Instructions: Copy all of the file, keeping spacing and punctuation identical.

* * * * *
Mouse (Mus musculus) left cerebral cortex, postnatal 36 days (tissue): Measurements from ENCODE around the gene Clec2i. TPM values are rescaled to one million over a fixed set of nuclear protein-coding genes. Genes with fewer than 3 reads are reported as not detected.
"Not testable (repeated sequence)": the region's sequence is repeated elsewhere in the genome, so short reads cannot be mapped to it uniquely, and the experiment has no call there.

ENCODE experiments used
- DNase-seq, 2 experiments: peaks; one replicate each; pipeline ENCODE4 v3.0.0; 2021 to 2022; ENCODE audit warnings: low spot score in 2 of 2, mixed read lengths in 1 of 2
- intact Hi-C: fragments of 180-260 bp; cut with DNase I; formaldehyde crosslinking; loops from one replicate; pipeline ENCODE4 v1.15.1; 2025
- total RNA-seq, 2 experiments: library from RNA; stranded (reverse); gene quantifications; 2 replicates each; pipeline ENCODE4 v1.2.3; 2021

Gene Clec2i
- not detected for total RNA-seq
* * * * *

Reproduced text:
Mouse (Mus musculus) left cerebral cortex, postnatal 36 days (tissue): Measurements from ENCODE around the gene Clec2i. TPM values are rescaled to one million over a fixed set of nuclear protein-coding genes. Genes with fewer than 3 reads are reported as not detected.
"Not testable (repeated sequence)": the region's sequence is repeated elsewhere in the genome, so short reads cannot be mapped to it uniquely, and the experiment has no call there.

ENCODE experiments used
- DNase-seq, 2 experiments: peaks; one replicate each; pipeline ENCODE4 v3.0.0; 2021 to 2022; ENCODE audit warnings: low spot score in 2 of 2, mixed read lengths in 1 of 2
- intact Hi-C: fragments of 180-260 bp; cut with DNase I; formaldehyde crosslinking; loops from one replicate; pipeline ENCODE4 v1.15.1; 2025
- total RNA-seq, 2 experiments: library from RNA; stranded (reverse); gene quantifications; 2 replicates each; pipeline ENCODE4 v1.2.3; 2021

Gene Clec2i
- not detected for total RNA-seq